The ice trade around New York; from top: ice houses on the Hudson River; ice barges being towed to New York; barges being unloaded; ocean steamship being supplied; ice being weighed; small customers being sold ice; the “uptown trade” to wealthier customers; an ice cellar being filled; by F. Ray, Harper’s Weekly, 30 August 1884. Public domain image, Wikimedia Commons. Click to view.

Resources for Using Google Earth for Family History

In my book, The Genealogist’s Google Toolbox, I’ll teach you how to use Google Earth for family history, along with Google Books, Google Images and more. 

My Google Earth for Genealogy video tutorial series will then round out your education.

Both are packed with step-by-step instructions and examples from my own family history research to inspire you. Google and all its powerful tools are FREE. Why not invest some time in learning to harness its power?

More Google Earth for Family History Success Stories

Click below to read more Genealogy Gems articles on how you can use Google Earth for your family history research:

Alvie Discovers His Unknown Childhood Home: 4 Steps for Using Google Earth for Genealogy

Was This My Ancestor’s Neighborhood?

Have you had success using any of these techniques? Please leave a comment below. 

 

7 Free Google Search Features Every Genealogist Should Use: Google for Genealogy

Google is a many-faceted gem when it comes to searching for ancestors online. Are you getting the most out of what Google offers?

Google searching–entering your ancestors’ names and other keywords into the main Google search box–is where you start using Google for genealogy. But the search box isn’t the only Google feature that can help you find hidden genealogy treasures online. Here are 7 important Google resources you need:

Google Alerts

Google will sweep the internet for your favorite keyword searches on a regular basis! Just set up as many of these searches as you need with Google Alerts. It’s free and you can customize it to search when and what you want. Click here to learn to set up Google Alerts for genealogy.

Google Books

You may already know that Google Books will keyword search within billions of pages of text in published books from around the world. Some of these books are even available to read in full on the site. Searching Google Books can lead you to facts, stories, new sources for your research and even images. For example, click here to read a post about finding old maps in Google Books.

Google Cache

Web content changes all the time. Sometimes the text, pictures or other content we most want just disappears. A page is revised, or a webpage or an entire website is taken offline. Use Google Cache to look at webpages that no longer exist! Click here to learn more.

Google Earth

I teach people all over the world how to use Google Earth in their genealogy research! Google Earth is the ultimate online map of the world: free, interactive, three-dimensional, multi-layered and crowd-sourced with all kinds of extra content. You can use it to identify ancestral hometowns and even their properties; zoom in to see what it looks like today; find old buildings, cemeteries, schools or churches relating to their lives, and more. Click here to watch a free video on using Google Earth for your genealogy.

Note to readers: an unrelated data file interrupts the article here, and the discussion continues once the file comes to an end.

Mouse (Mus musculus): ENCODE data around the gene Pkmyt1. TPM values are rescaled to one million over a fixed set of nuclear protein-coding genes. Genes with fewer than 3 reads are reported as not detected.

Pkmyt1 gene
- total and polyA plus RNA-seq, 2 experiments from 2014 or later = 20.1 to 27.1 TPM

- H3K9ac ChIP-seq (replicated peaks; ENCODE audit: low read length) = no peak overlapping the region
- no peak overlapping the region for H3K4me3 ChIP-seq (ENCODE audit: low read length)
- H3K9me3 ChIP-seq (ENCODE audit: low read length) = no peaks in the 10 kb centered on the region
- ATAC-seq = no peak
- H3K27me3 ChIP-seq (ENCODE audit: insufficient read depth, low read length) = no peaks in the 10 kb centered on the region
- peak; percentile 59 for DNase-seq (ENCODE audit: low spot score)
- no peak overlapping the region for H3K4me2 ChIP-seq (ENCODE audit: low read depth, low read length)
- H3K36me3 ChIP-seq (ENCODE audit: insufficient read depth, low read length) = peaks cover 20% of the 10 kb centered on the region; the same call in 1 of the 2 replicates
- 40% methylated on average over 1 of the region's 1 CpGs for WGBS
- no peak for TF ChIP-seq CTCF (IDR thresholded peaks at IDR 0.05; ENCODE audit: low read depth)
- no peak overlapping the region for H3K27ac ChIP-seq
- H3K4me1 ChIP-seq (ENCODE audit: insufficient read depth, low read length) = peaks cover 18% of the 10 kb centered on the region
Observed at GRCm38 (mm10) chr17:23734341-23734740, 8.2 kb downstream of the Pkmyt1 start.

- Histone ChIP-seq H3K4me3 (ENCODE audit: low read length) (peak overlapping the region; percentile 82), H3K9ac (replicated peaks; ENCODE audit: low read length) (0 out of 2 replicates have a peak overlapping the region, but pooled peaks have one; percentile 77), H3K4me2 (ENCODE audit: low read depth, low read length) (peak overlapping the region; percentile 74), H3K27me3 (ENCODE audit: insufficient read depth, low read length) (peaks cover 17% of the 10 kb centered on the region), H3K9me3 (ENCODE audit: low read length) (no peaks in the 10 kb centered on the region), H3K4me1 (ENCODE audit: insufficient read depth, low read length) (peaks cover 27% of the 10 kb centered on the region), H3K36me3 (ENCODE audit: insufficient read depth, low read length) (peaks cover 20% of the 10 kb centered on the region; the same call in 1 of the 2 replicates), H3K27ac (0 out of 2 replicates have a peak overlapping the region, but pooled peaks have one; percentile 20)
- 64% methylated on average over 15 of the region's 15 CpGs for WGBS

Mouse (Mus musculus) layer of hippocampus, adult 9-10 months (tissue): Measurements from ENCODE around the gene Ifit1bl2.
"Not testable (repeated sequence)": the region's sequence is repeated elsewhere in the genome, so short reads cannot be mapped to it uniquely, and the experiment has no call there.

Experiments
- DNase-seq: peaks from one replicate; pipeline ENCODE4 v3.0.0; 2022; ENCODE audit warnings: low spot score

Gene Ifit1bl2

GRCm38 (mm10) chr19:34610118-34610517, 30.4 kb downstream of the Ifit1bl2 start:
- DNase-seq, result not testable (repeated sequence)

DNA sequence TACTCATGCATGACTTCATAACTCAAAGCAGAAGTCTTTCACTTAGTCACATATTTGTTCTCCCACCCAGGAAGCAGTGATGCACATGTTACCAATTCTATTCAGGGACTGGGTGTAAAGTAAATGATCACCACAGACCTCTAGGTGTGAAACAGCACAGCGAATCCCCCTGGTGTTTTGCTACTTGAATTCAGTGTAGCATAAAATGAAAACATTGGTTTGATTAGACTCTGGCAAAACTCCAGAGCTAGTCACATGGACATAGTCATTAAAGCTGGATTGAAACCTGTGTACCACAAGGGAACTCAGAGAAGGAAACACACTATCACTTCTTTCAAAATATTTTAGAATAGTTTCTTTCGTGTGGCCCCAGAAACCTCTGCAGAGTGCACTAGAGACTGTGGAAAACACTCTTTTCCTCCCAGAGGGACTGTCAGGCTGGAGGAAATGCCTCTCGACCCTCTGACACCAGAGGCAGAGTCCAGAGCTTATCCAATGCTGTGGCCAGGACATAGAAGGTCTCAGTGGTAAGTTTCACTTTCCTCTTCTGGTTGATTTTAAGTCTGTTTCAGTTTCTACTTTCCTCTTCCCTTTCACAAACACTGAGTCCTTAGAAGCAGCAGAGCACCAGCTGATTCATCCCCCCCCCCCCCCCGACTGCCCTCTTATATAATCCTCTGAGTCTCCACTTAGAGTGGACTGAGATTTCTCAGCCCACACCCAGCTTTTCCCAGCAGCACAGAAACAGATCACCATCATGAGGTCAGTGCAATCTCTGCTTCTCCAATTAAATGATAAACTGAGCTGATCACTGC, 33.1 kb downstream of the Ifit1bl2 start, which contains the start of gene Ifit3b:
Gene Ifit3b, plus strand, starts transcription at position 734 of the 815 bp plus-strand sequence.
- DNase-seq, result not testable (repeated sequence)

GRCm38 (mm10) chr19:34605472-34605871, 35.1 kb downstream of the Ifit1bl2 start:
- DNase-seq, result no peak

Google Images

When using Google for genealogy you can also visualize your results. Google has a dedicated area for finding the images you want, like certain people, places or historical events: Google Images. Google Images will even narrow your results to certain parameters: black and white images only; maps or pictures of people only; photographs but not illustrations and–my favorite–images without copyright restrictions that you may re-use in your family history write-ups.

Google News Archive

Though no longer actively digitizing and indexing newspapers, Google News Archive can help you locate online content for specific newspapers. Click here to access its alphabetical listing of newspapers. You can also enter keyword-searches in the search box on that webpage for all the newspapers listed here.

Google Scholar

When you want to dig into scholarly articles, theses, dissertations and other academic sources, turn to Google Scholar. This resource specializes in searching the “smart stuff,” as I think of it. Sometimes you can find very specialized content, like a biography of a little-known minister or a history of a little tiny town. Read this inspiring story about using Google Scholar for genealogy!

Resource:

The Genealogist's Google Toolbox Third edition Lisa Louise Cooke

 

Ready to learn more about how to use Google for genealogy and mining it for your own genealogical treasures? The Genealogist’s Google Toolbox, is your go-to resource!  In its chapters–fully revised and updated –you’ll learn more about all these Google tools and more. Better yet, after you learn how to use these tools for family history research, you’ll find yourself using them to find all kinds of things, from recipes to trivia, to a manual for your old car.

Use Evernote for Genealogy files

It’s Nice to Share

I’ll bet you have friends who would benefit from this article on how to use Google for genealogy. Share it and they will be doing the genealogy happy dance, and so will I!

Here are some handy sharing buttons, or just copy and paste the URL for this article into a Facebook post or email. Thanks!